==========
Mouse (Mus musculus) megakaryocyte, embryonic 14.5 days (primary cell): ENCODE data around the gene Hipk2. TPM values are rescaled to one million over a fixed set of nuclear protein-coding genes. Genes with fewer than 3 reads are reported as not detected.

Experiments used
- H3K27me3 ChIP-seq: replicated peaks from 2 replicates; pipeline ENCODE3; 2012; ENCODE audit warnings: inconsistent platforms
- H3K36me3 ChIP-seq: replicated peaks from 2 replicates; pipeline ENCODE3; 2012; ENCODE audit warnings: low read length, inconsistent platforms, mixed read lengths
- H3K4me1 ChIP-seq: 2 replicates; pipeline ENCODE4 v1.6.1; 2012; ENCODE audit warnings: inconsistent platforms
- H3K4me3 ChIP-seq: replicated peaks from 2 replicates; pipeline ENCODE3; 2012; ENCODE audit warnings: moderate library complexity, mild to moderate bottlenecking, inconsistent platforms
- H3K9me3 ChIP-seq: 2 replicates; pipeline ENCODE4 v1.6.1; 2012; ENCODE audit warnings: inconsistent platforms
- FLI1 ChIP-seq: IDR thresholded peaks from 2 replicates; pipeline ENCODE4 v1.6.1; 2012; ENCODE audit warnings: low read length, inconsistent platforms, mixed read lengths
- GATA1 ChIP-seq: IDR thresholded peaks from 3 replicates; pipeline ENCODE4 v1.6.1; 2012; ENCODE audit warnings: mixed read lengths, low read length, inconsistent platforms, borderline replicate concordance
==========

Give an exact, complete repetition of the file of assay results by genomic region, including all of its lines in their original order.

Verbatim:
Mouse (Mus musculus) megakaryocyte, embryonic 14.5 days (primary cell): ENCODE data around the gene Hipk2. TPM values are rescaled to one million over a fixed set of nuclear protein-coding genes. Genes with fewer than 3 reads are reported as not detected.

Experiments used
- H3K27me3 ChIP-seq: replicated peaks from 2 replicates; pipeline ENCODE3; 2012; ENCODE audit warnings: inconsistent platforms
- H3K36me3 ChIP-seq: replicated peaks from 2 replicates; pipeline ENCODE3; 2012; ENCODE audit warnings: low read length, inconsistent platforms, mixed read lengths
- H3K4me1 ChIP-seq: 2 replicates; pipeline ENCODE4 v1.6.1; 2012; ENCODE audit warnings: inconsistent platforms
- H3K4me3 ChIP-seq: replicated peaks from 2 replicates; pipeline ENCODE3; 2012; ENCODE audit warnings: moderate library complexity, mild to moderate bottlenecking, inconsistent platforms
- H3K9me3 ChIP-seq: 2 replicates; pipeline ENCODE4 v1.6.1; 2012; ENCODE audit warnings: inconsistent platforms
- FLI1 ChIP-seq: IDR thresholded peaks from 2 replicates; pipeline ENCODE4 v1.6.1; 2012; ENCODE audit warnings: low read length, inconsistent platforms, mixed read lengths
- GATA1 ChIP-seq: IDR thresholded peaks from 3 replicates; pipeline ENCODE4 v1.6.1; 2012; ENCODE audit warnings: mixed read lengths, low read length, inconsistent platforms, borderline replicate concordance